Q. When I was in getting a sticker for my car last month, the inspector told me the program is changing. My car is a 1995 Chrysler, what will be required with my car?
A. Currently the inspection program consists of two tests: a yearly safety inspection and a biannual emissions inspection. Starting October 1, all vehicles 1996 and newer will be tested for both safety and emissions on an annual basis. Vehicles 1995 and older will receive only a safety inspection. In addition to this change, the other big change is cars will no longer be tested on dynamometers. All emissions testing will be performed using the car's computer diagnostic link.
Q. My son has a 2003 Dodge Intrepid with 60,000 miles. The oil light comes on when you put on the brakes at a stop sign or traffic light, and goes out when you accelerate. The engine is running fine otherwise – no knocking or noises – but the mechanic cannot find the source of the problem. The sending unit has been replaced, the oil pump has been replaced and the actual oil pressure is fine even though the light comes on. The light only comes on when you are stopped. Once you begin accelerating the light then goes out. We even had a new oil pump installed. Any suggestions on what to look at for the source of the problem would be very much appreciated.
A. In earlier models the wire that attaches to the oil sender was a problem. In fact, Chrysler issued a technical service bulletin regarding a connector change. Pressure builds up in the connector and causes the light to come on. Although it doesn't apply to your model year, I would take a look. I would also look at the base idle speed. If the car isn't idling within the specification this could also turn the light on.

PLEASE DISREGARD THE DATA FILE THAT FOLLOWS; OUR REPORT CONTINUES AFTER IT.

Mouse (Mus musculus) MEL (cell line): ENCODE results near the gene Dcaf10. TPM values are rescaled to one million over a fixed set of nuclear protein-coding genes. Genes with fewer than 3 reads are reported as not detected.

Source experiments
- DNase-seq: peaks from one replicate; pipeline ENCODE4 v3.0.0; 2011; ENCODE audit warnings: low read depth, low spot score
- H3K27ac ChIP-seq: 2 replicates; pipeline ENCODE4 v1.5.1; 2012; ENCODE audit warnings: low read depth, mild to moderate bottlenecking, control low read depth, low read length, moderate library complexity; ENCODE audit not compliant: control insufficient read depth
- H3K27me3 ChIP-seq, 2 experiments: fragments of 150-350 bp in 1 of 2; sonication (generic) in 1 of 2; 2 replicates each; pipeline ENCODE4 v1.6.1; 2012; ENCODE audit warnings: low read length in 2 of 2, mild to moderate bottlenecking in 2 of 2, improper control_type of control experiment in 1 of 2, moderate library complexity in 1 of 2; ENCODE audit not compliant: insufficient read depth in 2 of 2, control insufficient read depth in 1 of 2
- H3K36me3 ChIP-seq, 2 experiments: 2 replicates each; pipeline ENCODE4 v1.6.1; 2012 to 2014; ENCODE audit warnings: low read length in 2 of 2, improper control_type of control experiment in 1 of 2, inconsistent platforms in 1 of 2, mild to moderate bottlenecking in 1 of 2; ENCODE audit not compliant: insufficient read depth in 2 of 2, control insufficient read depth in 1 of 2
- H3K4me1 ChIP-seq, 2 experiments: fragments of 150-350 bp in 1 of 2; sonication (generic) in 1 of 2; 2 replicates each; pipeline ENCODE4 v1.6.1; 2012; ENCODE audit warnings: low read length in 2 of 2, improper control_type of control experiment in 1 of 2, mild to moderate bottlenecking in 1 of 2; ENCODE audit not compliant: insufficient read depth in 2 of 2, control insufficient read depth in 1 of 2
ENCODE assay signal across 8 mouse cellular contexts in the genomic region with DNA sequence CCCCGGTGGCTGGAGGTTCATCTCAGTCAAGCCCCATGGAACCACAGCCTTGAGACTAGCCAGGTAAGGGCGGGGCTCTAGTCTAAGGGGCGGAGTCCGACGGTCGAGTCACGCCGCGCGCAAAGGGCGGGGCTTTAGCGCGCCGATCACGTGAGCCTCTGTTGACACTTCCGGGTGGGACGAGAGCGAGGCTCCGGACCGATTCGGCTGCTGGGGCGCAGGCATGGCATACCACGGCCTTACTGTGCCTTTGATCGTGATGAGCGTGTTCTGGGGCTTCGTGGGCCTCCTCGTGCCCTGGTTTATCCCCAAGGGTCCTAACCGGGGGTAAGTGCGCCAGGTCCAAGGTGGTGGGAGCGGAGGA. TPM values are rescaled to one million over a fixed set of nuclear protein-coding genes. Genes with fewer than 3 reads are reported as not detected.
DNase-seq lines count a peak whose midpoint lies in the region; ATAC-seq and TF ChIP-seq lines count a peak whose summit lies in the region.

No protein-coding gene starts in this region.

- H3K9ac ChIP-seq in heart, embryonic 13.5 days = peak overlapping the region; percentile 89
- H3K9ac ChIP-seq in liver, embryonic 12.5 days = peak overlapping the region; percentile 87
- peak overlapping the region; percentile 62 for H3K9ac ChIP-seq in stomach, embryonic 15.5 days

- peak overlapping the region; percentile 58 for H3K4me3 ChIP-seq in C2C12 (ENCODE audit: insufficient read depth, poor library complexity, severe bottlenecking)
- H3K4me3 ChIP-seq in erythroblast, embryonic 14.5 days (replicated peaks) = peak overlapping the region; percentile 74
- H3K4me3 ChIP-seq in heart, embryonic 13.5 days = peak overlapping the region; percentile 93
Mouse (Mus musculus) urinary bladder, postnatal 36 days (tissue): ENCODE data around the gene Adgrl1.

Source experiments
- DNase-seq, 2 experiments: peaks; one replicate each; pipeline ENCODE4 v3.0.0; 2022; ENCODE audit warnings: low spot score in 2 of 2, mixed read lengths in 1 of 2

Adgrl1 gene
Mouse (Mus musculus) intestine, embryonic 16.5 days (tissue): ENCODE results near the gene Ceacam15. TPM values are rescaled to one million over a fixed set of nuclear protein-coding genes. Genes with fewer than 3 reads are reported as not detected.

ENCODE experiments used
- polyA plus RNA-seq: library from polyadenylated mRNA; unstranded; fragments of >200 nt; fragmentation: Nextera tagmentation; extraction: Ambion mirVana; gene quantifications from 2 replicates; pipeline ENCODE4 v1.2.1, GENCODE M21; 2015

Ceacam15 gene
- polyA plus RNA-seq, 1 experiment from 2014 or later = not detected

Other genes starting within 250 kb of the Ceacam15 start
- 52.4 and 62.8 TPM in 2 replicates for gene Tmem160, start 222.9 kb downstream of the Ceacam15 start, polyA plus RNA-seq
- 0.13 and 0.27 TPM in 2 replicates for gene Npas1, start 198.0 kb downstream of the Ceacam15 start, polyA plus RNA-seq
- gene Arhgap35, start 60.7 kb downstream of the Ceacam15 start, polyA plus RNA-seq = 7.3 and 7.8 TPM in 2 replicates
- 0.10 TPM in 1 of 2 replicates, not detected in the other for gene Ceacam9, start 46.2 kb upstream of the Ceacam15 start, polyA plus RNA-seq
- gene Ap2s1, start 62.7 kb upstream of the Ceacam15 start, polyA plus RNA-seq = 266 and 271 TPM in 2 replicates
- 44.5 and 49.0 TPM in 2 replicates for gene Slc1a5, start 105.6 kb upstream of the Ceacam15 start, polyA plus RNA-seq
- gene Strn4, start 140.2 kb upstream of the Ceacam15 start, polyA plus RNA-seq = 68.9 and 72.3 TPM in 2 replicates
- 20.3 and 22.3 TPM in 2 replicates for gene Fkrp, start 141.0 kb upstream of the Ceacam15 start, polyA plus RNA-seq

Q. I've been reading about the water/fuel technology and it sounds promising, but it also concerns me that this may not really work. These companies are advertising at least a 40 percent increase in fuel economy. What do you think?
Q. I'm thinking about purchasing a5-6 year-old Honda Civic or Toyota Corolla, both of which have decent gas mileage to begin with, and then modifying it with a water adapter. Have you heard of anyone that has done this and received positive results? Will this technology work with newer model cars or require a certain amount of space in the engine compartment for the hydrogen-producing equipment?
A. I have the same answer for both readers. I have seen many claims on the Internet of significant improvements, although I am very skeptical of the results. These basic systems use hydrolysis to separate the hydrogen and then the hydrogen burns with the gasoline to improve mileage. When these systems first started to hit my e-mail box they were well over $1,000; now they are as low as $100. If anyone has tried one of these kits please e-mail me your results, good or bad. My e-mail is firstname.lastname@example.org.
Q. Two months ago I bought a 2008 Mazda 3 four-door. Since day one, I have noticed the air conditioner doesn't seem to be adequate for the vehicle. It blows cold air, but can take 20 minutes for it to get comfortably cool inside on the highest setting. It also occasionally emits a foul chemical odor, and when I turn the A/C on and off, I hear a click under the hood. A friend just bought a 2008 Mazdaspeed 3 and the A/C works great. Do I just have a less powerful A/C unit in my lower trim, or does it sound like something I need to get checked out?
A. The air conditioning systems are the same in both models. I would return to the dealer and have the overall air conditioner performance checked.